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Thursday, April 24, 2008

A new vintage book

My darling Jules is, well, such a darling to me. He gave up his Eleven for Ten Unity Books card so I could get Shopping for Vintage: The definitive guide to vintage fashion by Funmi Odulate.

What a pretty, pretty book. Even if the pages only had the text 'All work and no play makes Jack a very dull boy', I'd still love this book because it's so pretty.

And so ends my first ever book review.

P.S I especially like that the author points out that all old clothing is not 'vintage'; I get so cross when people call secondhand tat 'vintage', when clearly it's just dirty old secondhand tat. The basic rule is that clothing needs to be more than 25 years old to be called vintage. But if you want to be fussy - and by goodness I do - antique clothing is anything earlier than about 1920, vintage clothing is from about 1920 to about the early 80s, and the term retro usually refers to casual ready to wear from the 60s and 70s.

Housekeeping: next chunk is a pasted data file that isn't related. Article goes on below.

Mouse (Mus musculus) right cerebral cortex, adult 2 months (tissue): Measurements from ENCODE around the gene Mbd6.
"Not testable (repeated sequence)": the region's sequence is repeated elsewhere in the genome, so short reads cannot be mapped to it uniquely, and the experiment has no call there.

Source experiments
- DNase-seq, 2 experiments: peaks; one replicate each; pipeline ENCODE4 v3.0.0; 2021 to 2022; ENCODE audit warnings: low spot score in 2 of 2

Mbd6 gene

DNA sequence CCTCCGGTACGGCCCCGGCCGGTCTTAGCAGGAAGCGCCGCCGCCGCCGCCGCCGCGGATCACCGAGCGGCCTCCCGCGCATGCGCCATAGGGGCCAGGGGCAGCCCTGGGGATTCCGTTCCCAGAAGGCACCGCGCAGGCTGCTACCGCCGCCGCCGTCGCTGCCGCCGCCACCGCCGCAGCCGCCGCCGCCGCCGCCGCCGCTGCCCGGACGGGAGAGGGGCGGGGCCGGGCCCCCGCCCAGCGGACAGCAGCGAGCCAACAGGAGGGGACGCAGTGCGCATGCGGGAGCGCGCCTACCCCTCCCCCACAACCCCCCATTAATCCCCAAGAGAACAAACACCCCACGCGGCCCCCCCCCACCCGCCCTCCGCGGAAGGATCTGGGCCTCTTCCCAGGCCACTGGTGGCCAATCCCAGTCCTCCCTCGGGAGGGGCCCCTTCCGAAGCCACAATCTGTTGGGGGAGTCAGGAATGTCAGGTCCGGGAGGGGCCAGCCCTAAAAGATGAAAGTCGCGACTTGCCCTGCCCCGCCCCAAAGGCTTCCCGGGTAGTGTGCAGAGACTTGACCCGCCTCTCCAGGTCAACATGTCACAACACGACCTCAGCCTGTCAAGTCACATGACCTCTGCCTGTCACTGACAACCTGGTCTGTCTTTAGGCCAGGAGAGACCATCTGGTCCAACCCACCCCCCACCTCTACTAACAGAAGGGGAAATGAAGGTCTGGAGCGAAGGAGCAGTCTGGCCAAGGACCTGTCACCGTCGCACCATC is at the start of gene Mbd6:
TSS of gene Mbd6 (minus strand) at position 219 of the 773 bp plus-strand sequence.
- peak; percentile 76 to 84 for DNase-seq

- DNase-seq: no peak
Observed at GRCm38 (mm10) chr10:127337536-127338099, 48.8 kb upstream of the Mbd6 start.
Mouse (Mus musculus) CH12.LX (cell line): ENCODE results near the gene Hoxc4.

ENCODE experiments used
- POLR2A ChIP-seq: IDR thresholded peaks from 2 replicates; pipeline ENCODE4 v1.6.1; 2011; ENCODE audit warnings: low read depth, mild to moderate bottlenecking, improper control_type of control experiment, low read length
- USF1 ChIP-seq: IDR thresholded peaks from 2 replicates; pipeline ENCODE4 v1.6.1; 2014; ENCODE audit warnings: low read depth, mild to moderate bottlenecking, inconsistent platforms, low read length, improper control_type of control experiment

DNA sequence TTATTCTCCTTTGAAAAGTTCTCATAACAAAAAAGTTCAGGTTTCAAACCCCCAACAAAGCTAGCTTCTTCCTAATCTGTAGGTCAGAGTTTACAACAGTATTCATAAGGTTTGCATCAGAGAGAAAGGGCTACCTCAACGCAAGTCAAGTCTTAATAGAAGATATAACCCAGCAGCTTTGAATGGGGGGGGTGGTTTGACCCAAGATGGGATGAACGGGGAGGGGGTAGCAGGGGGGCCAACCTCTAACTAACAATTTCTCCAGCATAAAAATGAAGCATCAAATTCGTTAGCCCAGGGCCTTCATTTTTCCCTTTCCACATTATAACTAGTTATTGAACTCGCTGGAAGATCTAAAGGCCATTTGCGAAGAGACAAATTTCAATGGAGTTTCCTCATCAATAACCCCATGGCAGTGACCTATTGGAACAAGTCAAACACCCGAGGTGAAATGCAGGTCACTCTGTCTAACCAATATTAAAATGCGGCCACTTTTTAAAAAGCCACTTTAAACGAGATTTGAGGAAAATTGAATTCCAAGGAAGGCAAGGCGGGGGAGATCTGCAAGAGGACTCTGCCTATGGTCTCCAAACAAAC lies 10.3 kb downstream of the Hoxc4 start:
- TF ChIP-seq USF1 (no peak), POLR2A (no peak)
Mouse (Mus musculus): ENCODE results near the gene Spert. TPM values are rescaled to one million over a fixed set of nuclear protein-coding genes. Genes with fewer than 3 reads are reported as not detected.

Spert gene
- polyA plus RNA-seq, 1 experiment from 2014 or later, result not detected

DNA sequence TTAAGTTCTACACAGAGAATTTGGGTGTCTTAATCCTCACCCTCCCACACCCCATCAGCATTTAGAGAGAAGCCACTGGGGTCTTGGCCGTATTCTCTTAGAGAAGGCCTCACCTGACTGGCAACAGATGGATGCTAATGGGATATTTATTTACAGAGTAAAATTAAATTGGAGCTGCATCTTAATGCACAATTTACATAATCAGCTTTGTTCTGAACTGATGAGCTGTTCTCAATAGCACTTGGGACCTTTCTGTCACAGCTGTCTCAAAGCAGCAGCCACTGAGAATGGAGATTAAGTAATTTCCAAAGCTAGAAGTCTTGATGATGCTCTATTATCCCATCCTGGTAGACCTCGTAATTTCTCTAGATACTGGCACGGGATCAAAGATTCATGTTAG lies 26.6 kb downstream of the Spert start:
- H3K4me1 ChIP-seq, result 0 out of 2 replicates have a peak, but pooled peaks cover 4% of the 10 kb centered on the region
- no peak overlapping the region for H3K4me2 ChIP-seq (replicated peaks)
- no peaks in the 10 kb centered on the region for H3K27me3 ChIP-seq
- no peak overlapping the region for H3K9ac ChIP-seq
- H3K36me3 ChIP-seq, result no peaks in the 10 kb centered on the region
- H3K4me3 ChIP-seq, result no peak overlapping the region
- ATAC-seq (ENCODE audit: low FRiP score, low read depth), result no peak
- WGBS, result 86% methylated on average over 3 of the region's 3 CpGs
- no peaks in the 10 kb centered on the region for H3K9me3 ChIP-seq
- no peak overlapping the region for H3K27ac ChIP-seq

It also has some fantastic hints on how to identify what period clothing is from and super sections on identifying particularly influential designers' clothes. Fashion is broken down by decade, starting in 1890, and while the blurb on each designer is quite short, enough information is provided for the reader to go and find out more about what they're interested in.

Almost half of the book is taken up with a world-wide directory of vintage shops and markets. When I flicked through the book, this actually put me off. I thought that there was little point me buying a book that was half-consumed by content that wasn't useful to me, but at $25, I was prepared to risk it; surely the overwhelming prettiness of the book would make up for more than this?

And I was right to do so. In the directory is a list of online vintage stores, plus some of the other vintage stores and markets also have websites and/or email addresses. Brilliant!

This is a useful book for the fledgling vintage maven, a handy resource for us anoraks, and a delight to have on the bookshelf.

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